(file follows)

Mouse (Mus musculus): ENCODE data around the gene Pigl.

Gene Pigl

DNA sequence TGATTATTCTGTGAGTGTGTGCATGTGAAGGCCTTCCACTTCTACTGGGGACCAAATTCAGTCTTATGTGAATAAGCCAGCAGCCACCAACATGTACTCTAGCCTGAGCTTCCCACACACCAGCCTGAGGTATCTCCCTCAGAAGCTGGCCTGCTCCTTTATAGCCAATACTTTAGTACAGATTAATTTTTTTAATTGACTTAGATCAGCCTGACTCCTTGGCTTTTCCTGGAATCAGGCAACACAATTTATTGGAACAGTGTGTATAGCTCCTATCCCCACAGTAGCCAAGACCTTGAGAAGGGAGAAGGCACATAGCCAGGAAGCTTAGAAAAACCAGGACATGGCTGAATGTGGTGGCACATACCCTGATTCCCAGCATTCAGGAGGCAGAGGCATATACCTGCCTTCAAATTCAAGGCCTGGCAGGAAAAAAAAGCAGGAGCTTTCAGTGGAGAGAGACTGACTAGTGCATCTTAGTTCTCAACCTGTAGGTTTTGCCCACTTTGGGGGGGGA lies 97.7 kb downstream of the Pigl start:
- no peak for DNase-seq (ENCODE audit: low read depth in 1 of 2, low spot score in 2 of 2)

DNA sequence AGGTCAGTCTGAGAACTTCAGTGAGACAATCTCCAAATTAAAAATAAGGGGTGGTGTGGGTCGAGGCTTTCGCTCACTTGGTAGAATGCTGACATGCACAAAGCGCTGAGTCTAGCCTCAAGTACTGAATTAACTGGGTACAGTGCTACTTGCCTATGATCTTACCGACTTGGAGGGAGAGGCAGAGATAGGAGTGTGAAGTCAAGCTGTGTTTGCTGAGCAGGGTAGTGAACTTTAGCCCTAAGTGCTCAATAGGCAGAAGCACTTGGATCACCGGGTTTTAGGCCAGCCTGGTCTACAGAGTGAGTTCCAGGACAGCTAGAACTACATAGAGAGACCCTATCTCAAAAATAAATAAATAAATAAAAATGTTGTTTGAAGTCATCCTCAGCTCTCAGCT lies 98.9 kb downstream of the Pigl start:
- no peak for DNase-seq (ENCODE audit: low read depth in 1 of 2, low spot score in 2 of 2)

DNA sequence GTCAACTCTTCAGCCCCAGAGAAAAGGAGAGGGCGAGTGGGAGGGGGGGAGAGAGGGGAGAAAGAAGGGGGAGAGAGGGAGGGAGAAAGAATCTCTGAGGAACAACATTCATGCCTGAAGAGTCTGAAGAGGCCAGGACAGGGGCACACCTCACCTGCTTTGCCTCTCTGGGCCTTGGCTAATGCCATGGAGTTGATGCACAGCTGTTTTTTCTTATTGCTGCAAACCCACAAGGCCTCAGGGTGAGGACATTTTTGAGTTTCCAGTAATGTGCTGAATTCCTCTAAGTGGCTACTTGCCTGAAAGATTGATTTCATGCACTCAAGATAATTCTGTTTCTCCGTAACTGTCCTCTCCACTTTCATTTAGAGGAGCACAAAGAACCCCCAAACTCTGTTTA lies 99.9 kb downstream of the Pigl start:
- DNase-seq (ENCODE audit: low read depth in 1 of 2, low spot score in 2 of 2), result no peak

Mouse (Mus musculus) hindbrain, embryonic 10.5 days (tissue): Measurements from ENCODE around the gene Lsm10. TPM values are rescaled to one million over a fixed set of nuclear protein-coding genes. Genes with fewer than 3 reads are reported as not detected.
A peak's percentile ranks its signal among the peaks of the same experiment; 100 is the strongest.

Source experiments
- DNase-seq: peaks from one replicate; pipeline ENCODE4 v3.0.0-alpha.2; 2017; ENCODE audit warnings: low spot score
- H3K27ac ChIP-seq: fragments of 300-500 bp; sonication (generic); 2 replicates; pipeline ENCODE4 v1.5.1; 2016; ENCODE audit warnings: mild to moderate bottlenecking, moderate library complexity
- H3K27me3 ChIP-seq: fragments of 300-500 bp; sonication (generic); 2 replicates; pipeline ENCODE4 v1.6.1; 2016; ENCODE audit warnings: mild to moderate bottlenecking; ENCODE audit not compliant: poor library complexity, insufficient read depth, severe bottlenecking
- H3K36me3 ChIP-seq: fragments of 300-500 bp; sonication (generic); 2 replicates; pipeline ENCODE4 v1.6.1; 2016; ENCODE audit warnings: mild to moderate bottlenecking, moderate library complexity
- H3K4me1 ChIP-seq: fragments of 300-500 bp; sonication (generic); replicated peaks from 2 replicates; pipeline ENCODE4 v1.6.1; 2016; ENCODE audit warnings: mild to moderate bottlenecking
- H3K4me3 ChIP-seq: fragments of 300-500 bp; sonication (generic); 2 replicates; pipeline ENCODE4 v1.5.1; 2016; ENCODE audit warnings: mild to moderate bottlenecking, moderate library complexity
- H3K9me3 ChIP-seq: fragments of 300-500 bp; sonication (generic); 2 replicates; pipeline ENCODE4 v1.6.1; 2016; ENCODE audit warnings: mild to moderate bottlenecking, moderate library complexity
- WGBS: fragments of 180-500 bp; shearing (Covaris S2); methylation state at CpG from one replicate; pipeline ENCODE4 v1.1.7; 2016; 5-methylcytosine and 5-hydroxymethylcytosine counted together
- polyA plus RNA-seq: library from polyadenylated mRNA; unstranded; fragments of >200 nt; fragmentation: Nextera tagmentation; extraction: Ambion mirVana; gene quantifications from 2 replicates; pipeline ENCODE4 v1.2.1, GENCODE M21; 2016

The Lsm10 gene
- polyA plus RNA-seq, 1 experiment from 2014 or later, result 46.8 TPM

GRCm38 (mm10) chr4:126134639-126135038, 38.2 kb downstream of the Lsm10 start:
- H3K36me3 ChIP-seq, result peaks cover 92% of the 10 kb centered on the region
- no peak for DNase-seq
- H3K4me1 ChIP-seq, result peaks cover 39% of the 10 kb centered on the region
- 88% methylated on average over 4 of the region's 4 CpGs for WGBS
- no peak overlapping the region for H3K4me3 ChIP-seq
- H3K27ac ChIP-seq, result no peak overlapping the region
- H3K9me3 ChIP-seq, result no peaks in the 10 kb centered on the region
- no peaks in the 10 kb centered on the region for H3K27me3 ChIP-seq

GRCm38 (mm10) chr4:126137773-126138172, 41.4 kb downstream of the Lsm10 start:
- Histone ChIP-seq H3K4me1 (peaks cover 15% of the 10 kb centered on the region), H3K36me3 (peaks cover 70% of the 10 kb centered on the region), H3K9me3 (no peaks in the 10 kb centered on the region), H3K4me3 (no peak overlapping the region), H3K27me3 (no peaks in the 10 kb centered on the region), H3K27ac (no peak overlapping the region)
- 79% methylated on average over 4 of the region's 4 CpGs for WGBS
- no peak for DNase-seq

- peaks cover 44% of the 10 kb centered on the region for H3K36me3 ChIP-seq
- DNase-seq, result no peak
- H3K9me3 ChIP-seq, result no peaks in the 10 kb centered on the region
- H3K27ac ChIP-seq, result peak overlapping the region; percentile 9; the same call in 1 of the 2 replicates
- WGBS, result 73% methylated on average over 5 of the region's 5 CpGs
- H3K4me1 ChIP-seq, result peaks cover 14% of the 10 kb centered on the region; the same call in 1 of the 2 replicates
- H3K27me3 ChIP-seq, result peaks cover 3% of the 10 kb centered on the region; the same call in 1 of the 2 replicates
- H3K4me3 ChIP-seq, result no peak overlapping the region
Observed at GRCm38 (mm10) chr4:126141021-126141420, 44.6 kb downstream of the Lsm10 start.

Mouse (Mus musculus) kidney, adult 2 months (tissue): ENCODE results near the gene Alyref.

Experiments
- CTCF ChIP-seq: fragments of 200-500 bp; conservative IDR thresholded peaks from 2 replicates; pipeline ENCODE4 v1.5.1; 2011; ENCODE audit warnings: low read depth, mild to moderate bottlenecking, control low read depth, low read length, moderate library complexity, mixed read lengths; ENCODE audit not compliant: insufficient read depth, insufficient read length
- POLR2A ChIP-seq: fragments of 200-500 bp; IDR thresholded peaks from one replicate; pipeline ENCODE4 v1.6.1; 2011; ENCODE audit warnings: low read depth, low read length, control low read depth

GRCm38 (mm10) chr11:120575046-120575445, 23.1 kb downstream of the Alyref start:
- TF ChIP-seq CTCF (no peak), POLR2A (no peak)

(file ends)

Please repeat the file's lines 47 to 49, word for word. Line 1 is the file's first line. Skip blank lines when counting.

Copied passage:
- CTCF ChIP-seq: fragments of 200-500 bp; conservative IDR thresholded peaks from 2 replicates; pipeline ENCODE4 v1.5.1; 2011; ENCODE audit warnings: low read depth, mild to moderate bottlenecking, control low read depth, low read length, moderate library complexity, mixed read lengths; ENCODE audit not compliant: insufficient read depth, insufficient read length
- POLR2A ChIP-seq: fragments of 200-500 bp; IDR thresholded peaks from one replicate; pipeline ENCODE4 v1.6.1; 2011; ENCODE audit warnings: low read depth, low read length, control low read depth

GRCm38 (mm10) chr11:120575046-120575445, 23.1 kb downstream of the Alyref start: